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Southern Cities Experience a Rental Boom as COVID Redraws the US Rental Map

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One year on from COVID, we've looked at how the first year of the pandemic changed average room rents in key US metro areas. A clear trend has emerged, with southern cities experiencing the biggest growth in rents and demand.

Here's the story a year on from COVID.

These metro areas saw the biggest increase in demand vs supply:

  1. Las Vegas +102%
  2. Tampa +89%
  3. Riverside +85%
  4. San Diego +85%
  5. Miami +82%
  6. San Antonio +72%
  7. Austin +68%
  8. Baltimore +51%
  9. Houston +44%
  10. Atlanta +41%

Meanwhile, these metro areas saw the biggest drop in demand vs supply:

  1. Seattle -26%
  2. Washington DC -20%
  3. San Francisco/Bay Area -14%
  4. Boston -4%
  5. Chicago - 1%

Here's where we saw room rents rise the most:

  1. Riverside +14%
  2. Orlando +10%
  3. Phoenix +10%
  4. San Diego +8%
  5. Atlanta +7%
  6. San Antonio +6%
  7. Las Vegas +4%
  8. Sacramento +3%
  9. Tampa +2%
  10. Portland +2%

...and here's where they fell:

  1. New York -14%
  2. Boston -12%
  3. San Francisco -11%
  4. Washington DC -8%
  5. Seattle -7%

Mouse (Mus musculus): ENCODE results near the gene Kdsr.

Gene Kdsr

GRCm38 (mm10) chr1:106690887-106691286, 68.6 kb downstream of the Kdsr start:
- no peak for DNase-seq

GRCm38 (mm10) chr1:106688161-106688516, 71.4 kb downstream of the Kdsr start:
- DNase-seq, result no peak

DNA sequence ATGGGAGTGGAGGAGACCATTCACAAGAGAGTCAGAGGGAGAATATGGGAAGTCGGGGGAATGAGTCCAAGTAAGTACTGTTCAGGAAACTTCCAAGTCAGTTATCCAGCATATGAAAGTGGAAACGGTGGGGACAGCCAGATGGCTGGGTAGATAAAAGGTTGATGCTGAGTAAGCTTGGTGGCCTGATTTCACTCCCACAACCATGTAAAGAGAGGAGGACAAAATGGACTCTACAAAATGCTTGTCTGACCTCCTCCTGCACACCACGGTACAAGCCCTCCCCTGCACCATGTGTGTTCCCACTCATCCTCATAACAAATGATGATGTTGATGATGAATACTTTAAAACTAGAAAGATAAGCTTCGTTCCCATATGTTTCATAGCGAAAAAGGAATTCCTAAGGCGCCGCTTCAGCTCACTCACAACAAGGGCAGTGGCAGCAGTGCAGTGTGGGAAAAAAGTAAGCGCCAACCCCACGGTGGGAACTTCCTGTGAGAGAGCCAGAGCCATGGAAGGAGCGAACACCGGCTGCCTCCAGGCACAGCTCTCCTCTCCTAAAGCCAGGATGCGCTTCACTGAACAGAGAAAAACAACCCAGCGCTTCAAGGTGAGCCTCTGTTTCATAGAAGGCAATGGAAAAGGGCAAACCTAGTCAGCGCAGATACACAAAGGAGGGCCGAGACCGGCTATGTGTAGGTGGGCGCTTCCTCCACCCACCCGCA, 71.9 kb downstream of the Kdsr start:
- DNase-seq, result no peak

6. Chicago -6%
  7. Baltimore -4
  8. Philadelphia -3%
  9. LA -3%
  10. Austin -3%

The 10 most expensive US metro areas to rent a room in are:

  1. San Francisco Bay Area $1,192
  2. New York $1,133
  3. Los Angeles $1,132
  4. Boston $1,039
  5. San Diego $1,037
  6. Washington D.C. $995
  7. Miami $917
  8. Seattle $855
  9. Denver $816
  10. Riverside $813

The 10 cheapest for roommates are:

  1. San Antonio $626
  2. Virginia Beach $634
  3. Las Vegas $682
  4. Dallas $712
  5. Austin $724
  6. Houston $728
  7. Phoenix $730
  8. Baltimore $730
  9. Philadelphia $737
  10. Orlando $741

NYC was hardest hit, with average rents down in every borough, with Brooklyn, Manhattan and Queens all seeing double digit rent drops.

Bronx -3%
Brooklyn -11%
Manhattan -15%
Queens -10%
NYC Metro -14%

Whether this is all simply down to the pull of warmer weather, especially over the colder months, with COVID forcing us all to socialize outdoors, or whether New York is losing its appeal remains to be seen. As remote working becomes the new norm and people seek out more space and cheaper rents we may see further changes, or we could see cities boom again once the hospitality, tourism and entertainment sectors can fully reopen.

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